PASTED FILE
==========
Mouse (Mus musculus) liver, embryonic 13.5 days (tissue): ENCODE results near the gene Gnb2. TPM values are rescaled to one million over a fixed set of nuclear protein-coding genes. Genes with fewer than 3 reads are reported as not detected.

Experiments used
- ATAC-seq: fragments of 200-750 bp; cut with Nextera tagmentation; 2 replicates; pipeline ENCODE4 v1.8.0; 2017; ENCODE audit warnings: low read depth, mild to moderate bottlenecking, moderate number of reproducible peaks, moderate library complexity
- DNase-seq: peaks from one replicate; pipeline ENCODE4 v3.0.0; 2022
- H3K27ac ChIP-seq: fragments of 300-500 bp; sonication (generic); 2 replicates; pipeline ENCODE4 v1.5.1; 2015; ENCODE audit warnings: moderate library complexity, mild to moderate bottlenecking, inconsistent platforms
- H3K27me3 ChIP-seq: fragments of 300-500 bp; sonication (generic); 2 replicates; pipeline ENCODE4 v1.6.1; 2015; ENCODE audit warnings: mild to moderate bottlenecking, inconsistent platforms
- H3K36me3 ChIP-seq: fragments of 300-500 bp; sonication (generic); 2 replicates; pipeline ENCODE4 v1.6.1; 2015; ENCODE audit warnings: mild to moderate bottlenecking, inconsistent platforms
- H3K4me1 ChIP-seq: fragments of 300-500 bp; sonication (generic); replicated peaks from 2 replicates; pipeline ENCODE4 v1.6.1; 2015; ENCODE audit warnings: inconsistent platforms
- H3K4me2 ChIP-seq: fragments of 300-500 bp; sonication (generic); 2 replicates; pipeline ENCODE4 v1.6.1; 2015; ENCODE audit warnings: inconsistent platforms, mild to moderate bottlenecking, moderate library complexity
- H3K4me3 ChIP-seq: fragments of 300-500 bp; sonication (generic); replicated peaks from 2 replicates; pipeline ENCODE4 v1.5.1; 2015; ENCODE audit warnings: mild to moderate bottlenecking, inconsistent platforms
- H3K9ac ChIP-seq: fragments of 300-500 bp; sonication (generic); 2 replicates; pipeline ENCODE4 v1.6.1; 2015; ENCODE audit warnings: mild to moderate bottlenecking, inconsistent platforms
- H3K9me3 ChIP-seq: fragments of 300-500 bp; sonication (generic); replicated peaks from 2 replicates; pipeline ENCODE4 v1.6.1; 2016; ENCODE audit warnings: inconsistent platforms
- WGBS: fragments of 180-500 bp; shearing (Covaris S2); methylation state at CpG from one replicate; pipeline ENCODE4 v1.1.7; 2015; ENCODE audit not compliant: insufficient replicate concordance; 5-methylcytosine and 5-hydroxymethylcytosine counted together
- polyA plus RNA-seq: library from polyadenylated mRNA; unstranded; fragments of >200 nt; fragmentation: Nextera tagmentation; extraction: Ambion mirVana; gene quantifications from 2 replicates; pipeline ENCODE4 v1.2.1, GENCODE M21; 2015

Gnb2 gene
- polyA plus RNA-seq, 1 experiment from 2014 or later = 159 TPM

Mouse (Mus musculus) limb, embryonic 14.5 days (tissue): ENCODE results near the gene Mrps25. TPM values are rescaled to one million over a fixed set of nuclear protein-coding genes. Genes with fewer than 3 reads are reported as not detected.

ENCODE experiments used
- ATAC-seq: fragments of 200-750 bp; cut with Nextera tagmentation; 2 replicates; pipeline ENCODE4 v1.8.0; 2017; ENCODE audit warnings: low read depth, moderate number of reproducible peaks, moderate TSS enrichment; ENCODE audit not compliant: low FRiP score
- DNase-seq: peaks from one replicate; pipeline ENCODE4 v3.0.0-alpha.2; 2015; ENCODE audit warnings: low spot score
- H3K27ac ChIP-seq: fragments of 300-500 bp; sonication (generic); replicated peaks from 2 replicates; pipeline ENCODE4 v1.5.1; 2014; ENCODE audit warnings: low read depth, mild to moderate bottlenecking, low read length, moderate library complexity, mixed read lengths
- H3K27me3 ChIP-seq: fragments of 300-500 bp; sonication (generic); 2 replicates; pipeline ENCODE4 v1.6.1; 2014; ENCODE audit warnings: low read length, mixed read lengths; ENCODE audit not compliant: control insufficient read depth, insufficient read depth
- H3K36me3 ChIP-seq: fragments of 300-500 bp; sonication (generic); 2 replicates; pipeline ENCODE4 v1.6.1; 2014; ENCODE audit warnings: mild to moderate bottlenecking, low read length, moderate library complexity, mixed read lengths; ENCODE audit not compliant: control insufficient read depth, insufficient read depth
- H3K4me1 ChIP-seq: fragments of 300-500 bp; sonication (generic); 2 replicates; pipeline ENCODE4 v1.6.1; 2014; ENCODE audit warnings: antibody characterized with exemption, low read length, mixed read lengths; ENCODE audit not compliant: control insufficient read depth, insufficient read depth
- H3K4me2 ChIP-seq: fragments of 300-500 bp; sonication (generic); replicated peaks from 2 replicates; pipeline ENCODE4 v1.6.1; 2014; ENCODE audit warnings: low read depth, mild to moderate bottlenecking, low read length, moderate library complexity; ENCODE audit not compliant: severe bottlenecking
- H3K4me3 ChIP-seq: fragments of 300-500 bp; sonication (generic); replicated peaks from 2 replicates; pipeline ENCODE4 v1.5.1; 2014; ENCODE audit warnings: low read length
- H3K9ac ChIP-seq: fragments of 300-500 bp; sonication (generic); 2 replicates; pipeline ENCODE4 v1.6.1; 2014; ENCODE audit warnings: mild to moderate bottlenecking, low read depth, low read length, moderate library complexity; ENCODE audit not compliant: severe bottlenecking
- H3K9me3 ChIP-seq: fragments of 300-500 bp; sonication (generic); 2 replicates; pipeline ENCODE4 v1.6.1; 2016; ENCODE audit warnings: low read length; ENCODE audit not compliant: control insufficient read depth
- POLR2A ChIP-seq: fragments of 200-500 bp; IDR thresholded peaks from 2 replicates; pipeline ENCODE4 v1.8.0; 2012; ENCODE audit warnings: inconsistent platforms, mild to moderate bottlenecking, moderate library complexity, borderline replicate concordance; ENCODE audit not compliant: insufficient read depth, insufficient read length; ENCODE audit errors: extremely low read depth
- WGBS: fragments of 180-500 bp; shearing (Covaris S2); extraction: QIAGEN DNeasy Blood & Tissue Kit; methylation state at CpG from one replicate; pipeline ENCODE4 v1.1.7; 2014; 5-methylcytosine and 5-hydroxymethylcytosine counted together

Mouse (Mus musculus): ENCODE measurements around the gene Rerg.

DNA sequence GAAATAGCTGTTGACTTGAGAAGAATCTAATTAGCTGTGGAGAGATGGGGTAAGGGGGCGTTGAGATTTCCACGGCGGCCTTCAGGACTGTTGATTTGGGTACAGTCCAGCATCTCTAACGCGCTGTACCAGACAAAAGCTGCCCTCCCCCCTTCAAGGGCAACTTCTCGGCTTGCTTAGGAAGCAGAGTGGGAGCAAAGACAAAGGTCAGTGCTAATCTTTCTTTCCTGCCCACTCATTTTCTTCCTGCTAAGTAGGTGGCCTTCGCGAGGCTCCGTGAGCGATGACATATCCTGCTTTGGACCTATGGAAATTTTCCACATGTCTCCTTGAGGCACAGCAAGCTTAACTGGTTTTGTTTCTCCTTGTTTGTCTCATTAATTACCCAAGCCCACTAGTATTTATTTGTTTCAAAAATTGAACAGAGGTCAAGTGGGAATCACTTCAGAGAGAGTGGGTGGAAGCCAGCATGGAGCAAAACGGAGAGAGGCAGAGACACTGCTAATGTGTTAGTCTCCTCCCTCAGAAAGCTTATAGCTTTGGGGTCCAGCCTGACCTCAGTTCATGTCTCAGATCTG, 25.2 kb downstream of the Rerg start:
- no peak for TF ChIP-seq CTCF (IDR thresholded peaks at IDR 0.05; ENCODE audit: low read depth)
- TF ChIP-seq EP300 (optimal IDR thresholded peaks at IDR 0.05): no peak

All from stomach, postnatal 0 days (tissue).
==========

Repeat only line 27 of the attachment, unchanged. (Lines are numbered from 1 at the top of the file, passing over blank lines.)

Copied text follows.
- H3K9ac ChIP-seq: fragments of 300-500 bp; sonication (generic); 2 replicates; pipeline ENCODE4 v1.6.1; 2014; ENCODE audit warnings: mild to moderate bottlenecking, low read depth, low read length, moderate library complexity; ENCODE audit not compliant: severe bottlenecking